Anne and I hung more ornaments on the tree, and then we hung up a few — a very few — decorations around the house. Then, when we felt like we were done, I put Noel the Christmas Walrus on the tree to make everything official:
Then, I walked into the kitchen and saw that Luna was recovering from her adventure:
I turned on the broiler, seasoned the steaks we planned to have for dinner, and opened a bottle of wine. Anne came in and joined me.
“You know what,” I said, “I’m really, really happy.”
“I’m so happy that we decorated our house just a little bit, and put up a tree, because we wanted to, instead of doing it because we felt like we had to.”
“Yeah,” she said, “this is something we chose to do, and who cares if it happened the night before Christmas, instead of three weeks go?”
“I’m really glad we did this,” I said.
“So am I,” she said.
I leaned in and kissed her. “This feels like our first post-kids Christmas,” I said, “with just the two of us doing this because it was fun and festive for us.”
“Totally,” she said.
We looked at each other for a minute.
“I want to just check in with the kids,” I said.
She laughed. “Okay.”
I traded text messages with Ryan and Nolan, we wished each other a happy Christmas Eve, and then I got an idea.
“DUDE! I saw this on Tumblr a couple weeks ago, and I want to try it.” I ran to my office, while Anne stood, confused and confused***, in the kitchen. I grabbed my tripod and my camera.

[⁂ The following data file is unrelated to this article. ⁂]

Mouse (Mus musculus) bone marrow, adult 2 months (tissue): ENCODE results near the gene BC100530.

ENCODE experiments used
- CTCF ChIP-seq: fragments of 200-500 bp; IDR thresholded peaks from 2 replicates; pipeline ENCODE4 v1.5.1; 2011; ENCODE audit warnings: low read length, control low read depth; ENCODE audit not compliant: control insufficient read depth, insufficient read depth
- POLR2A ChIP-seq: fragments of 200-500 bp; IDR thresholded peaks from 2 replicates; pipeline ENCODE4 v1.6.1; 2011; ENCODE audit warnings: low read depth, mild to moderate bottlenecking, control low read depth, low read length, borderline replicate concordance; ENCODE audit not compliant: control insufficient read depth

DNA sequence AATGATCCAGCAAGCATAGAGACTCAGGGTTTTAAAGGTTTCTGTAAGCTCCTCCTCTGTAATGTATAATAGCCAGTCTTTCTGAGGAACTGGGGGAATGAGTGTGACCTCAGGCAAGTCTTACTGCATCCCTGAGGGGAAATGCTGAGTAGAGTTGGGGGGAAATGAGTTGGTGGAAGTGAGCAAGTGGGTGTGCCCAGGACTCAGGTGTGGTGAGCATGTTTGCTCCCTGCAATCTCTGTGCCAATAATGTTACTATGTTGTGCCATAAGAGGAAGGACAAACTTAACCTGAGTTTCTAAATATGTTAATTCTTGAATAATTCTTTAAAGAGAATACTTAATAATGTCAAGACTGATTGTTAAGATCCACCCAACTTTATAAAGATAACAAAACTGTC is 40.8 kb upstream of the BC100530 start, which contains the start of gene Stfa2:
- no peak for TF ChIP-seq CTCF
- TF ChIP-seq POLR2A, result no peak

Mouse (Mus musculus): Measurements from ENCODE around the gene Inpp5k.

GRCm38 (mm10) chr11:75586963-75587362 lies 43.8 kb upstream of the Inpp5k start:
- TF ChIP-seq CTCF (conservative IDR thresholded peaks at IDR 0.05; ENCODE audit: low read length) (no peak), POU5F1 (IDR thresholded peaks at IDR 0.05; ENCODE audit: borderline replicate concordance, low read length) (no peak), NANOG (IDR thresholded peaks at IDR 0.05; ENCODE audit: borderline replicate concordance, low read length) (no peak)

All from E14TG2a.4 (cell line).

I set it up in the living room, and I took some pictures:
I was pretty happy with the way the pictures turned out, and I came into my office to post them while Anne wrapped a couple of gifts for the kids****.
Then I rejoined her in the living room to take one more picture that would let us say Merry Christmas (or Happy Winter Festival of your choice) to all of you who are reading this, from us here on Team Wheaton:
Yeah, pictures with a puppy are pretty hilarious…
But Seamus can do a super good sit, and he wants you to have a Merry Christmas.
And so do I. I hope you spend the holidays with people you love, who love you back.
*A few years ago, we got a fake tree, because I am so stupidly paranoid about getting a real tree that somehow explodes into a fireball for some reason and ruins Christmas like a kid who points out that Grandma just said something that’s really super racist at Christmas dinner. Not that I know anything about that at all.
**I also realized that this one little bit of lights that never seemed to light up, even though all the wires checked out and all the bulbs were in place, didn’t light up because we never plugged it in. The plug was wrapped around itself in a way that just hid it, and I never saw it until tonight. I texted Ryan, “dude. I am amazing”, and told him the story. “Our family is so smart, and so dumb at the same time,” he replied. “THAT is Wheaton Thinking,” I said.
***And also confused.
****We don’t give gifts to each other. We do give a couple little things to the kids.